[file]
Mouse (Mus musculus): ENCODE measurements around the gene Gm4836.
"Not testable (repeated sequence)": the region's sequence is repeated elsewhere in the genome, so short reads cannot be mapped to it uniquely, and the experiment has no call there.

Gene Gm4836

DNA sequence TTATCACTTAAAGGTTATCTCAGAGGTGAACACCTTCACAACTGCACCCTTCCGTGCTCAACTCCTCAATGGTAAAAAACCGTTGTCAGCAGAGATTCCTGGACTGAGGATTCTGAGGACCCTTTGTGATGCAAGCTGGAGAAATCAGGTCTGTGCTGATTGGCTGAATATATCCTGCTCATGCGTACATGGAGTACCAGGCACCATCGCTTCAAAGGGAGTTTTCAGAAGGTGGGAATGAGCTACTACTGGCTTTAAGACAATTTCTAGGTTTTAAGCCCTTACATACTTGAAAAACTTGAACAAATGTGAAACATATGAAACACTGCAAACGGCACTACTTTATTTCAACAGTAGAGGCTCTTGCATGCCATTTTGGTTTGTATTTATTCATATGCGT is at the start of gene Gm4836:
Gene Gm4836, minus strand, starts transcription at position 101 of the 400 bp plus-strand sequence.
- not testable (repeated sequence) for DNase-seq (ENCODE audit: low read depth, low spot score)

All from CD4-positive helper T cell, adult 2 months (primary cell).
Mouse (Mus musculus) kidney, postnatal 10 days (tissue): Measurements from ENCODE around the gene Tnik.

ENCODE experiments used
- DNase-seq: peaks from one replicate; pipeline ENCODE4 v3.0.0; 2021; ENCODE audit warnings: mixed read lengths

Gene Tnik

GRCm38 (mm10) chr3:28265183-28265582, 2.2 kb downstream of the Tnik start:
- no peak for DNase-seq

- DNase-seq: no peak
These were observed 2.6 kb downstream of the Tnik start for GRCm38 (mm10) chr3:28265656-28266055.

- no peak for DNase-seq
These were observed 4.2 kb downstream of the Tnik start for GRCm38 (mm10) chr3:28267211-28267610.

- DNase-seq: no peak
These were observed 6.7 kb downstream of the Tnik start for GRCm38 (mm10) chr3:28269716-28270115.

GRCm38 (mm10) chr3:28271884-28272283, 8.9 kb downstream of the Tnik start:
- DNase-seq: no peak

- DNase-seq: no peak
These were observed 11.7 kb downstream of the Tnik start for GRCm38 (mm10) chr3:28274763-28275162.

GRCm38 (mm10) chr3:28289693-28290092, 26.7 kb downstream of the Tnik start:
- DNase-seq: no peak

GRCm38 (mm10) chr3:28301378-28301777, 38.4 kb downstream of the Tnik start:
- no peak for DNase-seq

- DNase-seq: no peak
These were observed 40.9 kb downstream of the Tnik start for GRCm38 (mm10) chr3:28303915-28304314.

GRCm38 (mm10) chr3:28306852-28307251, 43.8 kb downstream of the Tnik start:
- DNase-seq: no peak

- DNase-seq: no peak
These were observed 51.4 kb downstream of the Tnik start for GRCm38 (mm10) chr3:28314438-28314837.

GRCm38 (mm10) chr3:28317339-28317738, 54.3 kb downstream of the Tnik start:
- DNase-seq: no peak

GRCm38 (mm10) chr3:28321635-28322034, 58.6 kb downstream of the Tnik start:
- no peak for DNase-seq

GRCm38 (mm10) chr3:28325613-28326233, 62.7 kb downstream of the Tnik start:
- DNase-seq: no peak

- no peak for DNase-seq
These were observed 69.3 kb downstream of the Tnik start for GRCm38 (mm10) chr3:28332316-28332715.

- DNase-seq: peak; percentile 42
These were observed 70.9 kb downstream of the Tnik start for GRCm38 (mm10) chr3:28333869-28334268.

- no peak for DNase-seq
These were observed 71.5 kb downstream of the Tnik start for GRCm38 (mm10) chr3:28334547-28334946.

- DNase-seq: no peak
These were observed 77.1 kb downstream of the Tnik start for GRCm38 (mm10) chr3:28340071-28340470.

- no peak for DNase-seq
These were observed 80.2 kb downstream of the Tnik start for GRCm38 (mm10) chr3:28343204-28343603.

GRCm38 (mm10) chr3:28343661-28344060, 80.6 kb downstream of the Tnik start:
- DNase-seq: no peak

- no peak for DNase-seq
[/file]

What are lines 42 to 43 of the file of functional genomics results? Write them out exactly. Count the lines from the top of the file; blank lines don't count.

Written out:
- DNase-seq: peak; percentile 42
These were observed 70.9 kb downstream of the Tnik start for GRCm38 (mm10) chr3:28333869-28334268.